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Filtering by Tag: ibs

IN THE KITCHEN

Irena Masters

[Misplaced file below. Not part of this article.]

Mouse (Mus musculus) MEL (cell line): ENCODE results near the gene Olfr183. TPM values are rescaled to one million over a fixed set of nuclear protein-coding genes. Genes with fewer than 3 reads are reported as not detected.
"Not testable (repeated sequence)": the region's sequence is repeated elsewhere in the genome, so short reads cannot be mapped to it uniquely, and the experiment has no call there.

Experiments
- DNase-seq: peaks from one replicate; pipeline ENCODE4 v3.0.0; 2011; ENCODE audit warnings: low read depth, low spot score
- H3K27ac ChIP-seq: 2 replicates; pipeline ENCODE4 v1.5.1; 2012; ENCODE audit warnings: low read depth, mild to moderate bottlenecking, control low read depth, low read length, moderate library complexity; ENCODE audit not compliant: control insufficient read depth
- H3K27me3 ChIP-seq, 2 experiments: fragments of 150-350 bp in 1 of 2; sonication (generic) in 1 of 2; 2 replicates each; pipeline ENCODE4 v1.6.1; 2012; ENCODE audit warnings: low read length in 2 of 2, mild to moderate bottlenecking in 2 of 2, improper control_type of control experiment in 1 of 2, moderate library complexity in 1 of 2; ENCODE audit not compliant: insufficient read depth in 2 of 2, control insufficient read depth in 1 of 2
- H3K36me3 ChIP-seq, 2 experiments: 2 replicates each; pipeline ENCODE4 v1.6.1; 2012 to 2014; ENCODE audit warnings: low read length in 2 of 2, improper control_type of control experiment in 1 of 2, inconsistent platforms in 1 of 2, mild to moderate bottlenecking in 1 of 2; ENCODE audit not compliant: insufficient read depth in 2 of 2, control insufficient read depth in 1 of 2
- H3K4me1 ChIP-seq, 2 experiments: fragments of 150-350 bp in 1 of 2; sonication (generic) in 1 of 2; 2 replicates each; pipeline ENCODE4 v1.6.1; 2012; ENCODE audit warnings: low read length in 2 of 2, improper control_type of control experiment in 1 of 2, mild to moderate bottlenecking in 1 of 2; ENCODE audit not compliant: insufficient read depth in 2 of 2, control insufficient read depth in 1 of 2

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About seven years ago William went overseas with me for the very first time. We were headed to the Solomon Islands to visit my family (they owned a business there during this period). Unfortunately Will experienced chronic food poisoning within the first couple of days. This is basically where his health saga started. We have been in and out of doctors, specialists, dieticians, naturopaths... the list goes on, with no idea what was wrong or why he continued to experience symptoms. We completed multiple tests (blood, parasite, breath tests, colonoscopies etc.) with no results and not much guidance. Majority of doctors would palm us off and basically say "I'm not that knowledgeable in that field, but I think you have Irritable Bowel Syndrome (IBS). This was beyond frustrating especially as Will didn't even experience 90% of IBS symptoms, he didn’t have a problem with toilet duties (bowel movements) and he did not experience gassiness. What we have learnt over the years is that a lot of medical practitioners have not actually been exposed or taught about food, diet, or stomach/bowel complications, there is very minimal science, testing or research in this field and a lot of the information you receive is quite new. Unfortunately a lot of victims who are experiencing stomach and bowel problems will likely be immediately placed in the "you have IBS" pile.